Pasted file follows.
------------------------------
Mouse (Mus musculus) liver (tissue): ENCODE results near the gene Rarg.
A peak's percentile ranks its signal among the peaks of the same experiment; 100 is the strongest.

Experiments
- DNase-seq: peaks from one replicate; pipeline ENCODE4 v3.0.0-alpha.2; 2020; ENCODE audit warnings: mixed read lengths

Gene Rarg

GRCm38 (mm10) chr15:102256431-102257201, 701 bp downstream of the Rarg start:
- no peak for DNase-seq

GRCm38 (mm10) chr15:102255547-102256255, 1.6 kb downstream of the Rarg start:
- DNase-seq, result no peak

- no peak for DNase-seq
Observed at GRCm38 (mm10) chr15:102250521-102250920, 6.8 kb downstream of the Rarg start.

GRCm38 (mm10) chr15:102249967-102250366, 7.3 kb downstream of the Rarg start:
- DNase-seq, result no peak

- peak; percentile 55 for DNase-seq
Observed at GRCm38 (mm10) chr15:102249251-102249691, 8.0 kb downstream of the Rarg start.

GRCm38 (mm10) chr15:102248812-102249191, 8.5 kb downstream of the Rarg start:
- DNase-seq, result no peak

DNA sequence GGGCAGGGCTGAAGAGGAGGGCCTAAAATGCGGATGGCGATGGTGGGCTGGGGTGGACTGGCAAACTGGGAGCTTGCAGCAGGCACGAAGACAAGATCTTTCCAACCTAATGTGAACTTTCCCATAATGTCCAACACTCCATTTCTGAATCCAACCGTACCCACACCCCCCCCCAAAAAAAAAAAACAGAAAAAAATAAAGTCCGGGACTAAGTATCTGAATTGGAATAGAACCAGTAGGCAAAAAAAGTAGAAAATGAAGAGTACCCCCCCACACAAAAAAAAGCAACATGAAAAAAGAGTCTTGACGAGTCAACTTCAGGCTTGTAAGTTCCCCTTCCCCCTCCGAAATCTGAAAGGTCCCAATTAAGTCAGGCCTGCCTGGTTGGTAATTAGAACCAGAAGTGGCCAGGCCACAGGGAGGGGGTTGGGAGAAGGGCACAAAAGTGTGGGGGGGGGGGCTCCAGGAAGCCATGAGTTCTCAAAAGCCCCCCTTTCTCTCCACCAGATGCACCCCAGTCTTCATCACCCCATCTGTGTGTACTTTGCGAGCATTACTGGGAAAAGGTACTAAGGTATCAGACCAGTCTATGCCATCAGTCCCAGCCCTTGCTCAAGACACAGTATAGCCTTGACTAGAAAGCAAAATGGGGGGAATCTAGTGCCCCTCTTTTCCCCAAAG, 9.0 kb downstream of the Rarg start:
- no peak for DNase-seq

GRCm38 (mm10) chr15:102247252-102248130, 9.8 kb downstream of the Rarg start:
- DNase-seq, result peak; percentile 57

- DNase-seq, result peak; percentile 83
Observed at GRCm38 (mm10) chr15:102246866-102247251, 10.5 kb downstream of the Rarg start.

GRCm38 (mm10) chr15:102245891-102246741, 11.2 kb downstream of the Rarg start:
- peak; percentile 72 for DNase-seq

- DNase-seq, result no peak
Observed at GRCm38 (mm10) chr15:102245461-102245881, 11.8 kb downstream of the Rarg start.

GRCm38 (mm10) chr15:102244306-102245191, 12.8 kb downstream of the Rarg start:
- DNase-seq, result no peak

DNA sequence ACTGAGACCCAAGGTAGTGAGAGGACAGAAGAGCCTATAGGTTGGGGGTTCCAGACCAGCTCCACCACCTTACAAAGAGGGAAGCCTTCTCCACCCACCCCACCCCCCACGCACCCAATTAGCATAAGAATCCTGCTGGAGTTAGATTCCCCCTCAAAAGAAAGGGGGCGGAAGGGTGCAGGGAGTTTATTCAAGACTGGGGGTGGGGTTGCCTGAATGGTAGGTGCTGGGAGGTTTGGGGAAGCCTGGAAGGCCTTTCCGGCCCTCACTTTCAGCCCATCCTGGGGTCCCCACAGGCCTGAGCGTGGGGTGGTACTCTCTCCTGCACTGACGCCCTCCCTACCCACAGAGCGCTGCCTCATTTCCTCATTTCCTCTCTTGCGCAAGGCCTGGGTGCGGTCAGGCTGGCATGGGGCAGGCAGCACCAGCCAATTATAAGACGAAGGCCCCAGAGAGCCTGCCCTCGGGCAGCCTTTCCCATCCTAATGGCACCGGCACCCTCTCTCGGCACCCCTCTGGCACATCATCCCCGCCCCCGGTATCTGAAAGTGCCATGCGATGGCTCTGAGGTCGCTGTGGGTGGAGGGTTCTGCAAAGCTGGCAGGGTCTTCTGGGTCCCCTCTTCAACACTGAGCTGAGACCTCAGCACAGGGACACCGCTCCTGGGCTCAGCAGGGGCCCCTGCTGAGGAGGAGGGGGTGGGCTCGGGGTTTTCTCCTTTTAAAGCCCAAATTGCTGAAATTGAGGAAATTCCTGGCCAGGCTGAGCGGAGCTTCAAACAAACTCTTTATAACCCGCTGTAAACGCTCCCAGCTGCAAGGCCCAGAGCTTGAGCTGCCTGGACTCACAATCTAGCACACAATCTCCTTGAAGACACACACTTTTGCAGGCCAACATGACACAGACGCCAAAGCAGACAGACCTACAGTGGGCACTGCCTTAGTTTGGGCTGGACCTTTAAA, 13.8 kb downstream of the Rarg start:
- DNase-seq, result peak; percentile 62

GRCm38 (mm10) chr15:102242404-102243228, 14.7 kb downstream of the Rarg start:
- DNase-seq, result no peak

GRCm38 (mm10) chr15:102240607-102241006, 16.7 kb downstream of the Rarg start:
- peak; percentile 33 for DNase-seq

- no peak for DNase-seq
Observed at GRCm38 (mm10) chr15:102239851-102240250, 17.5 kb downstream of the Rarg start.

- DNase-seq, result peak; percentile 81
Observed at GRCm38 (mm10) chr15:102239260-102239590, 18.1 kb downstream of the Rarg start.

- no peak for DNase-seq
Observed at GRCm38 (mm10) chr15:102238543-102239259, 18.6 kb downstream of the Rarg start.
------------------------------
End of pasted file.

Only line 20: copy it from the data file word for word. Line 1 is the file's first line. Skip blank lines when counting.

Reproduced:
GRCm38 (mm10) chr15:102247252-102248130, 9.8 kb downstream of the Rarg start: